A chunk of Lloyds’ net loss come from a charge of £3.2bn from the miss-selling of payment protection insurance to individuals, many of whom could never have claimed on the insurance. Many other High Street banks are also guilty of the same swindle. Even so, without this charge there would still have been a loss compared to a profit of £721mn in the previous year.

This renewed loss is a product of the banks own current business practise. Income fell 20% as it reduced its assets and curbed its lending. However, losses on its existing loans are increasing (to £2.6bn in the latest quarter) as borrowers continue to struggle and the economy stagnates. In effect this is a policy of hoarding its capital and hoping that something positive will turn up which will improve the existing loan book. However, this is also the policy of all the other banks too and total bank lending to non-financial businesses and individuals has fallen by £74bn in March from a year ago, which was itself £102bn lower than the previous year.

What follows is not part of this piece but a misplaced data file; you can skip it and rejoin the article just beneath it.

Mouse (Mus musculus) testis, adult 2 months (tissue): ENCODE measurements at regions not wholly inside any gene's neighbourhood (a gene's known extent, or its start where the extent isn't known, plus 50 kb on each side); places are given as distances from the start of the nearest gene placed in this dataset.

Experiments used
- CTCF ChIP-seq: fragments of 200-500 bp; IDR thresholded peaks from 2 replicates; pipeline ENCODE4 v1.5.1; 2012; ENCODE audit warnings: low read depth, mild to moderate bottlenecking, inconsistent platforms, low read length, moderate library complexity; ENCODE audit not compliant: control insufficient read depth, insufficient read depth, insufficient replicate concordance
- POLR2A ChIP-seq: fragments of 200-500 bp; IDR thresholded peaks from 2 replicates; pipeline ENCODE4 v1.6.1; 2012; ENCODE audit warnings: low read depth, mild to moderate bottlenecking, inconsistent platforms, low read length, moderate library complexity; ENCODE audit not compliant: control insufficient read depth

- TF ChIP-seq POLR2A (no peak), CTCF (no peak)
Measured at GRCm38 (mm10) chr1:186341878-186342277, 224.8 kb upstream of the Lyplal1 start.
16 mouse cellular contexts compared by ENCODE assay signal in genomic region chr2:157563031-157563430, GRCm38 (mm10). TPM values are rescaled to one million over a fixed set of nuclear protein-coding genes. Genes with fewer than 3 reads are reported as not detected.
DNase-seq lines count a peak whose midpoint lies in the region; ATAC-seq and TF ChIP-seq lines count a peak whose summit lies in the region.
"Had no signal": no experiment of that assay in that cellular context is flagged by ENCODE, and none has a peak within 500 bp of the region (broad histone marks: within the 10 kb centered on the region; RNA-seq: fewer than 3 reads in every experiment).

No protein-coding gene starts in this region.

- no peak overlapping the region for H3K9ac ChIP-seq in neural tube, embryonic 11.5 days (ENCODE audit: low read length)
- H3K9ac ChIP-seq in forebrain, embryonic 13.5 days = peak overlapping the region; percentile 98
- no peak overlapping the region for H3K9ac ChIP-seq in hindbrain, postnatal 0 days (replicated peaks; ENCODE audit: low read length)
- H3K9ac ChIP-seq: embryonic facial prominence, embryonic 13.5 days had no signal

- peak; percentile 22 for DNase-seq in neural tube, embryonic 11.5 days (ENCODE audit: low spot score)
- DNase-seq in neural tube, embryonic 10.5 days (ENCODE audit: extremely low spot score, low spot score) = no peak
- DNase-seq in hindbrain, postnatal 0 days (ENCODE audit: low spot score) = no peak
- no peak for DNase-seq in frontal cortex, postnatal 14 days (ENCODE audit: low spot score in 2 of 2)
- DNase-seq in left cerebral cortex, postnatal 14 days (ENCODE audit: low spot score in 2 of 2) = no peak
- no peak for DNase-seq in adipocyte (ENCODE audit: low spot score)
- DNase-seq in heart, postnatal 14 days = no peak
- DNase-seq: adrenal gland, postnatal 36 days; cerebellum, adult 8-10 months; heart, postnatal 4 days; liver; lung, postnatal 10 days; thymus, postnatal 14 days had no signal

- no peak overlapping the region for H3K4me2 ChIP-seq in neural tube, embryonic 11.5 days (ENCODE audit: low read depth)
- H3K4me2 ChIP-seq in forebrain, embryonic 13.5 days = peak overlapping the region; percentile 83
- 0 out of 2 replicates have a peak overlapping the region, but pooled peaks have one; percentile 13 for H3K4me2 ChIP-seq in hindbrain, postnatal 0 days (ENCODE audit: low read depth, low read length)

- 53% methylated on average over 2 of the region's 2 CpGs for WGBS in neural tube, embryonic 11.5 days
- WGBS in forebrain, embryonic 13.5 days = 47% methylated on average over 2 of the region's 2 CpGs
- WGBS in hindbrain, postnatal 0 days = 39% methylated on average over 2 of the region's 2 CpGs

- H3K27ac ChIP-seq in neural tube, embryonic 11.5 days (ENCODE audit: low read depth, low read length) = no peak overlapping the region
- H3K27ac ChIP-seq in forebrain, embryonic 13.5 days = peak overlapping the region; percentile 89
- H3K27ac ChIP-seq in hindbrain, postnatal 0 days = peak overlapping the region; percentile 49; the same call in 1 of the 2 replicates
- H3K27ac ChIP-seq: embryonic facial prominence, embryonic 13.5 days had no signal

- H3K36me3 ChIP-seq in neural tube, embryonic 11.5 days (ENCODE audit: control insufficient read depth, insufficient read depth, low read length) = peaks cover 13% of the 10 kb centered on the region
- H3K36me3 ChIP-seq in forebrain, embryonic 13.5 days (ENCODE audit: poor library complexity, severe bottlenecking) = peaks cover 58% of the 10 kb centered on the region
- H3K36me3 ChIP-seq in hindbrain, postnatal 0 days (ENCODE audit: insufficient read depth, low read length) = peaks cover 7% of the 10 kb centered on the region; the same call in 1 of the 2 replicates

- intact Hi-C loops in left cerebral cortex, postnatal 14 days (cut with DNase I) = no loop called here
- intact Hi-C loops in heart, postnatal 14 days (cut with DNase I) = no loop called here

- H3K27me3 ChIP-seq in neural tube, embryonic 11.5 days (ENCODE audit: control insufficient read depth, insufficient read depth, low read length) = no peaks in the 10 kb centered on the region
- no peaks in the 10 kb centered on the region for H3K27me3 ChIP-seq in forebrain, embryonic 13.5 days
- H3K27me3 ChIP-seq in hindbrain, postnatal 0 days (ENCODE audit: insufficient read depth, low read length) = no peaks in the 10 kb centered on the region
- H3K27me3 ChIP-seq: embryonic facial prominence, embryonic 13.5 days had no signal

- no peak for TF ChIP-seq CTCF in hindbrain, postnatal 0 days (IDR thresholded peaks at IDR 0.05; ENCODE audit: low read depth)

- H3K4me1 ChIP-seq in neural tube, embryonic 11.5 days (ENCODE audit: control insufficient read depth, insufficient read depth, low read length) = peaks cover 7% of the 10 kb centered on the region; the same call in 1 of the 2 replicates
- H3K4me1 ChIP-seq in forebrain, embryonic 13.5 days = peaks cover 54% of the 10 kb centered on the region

Worse, government policy now exacerbates this trend as it also cuts spending and investment and makes incredible forecasts that something (net exports?, business investment?) will turn up. As a result of capital hoarding and reduced government spending, nothing is turning up.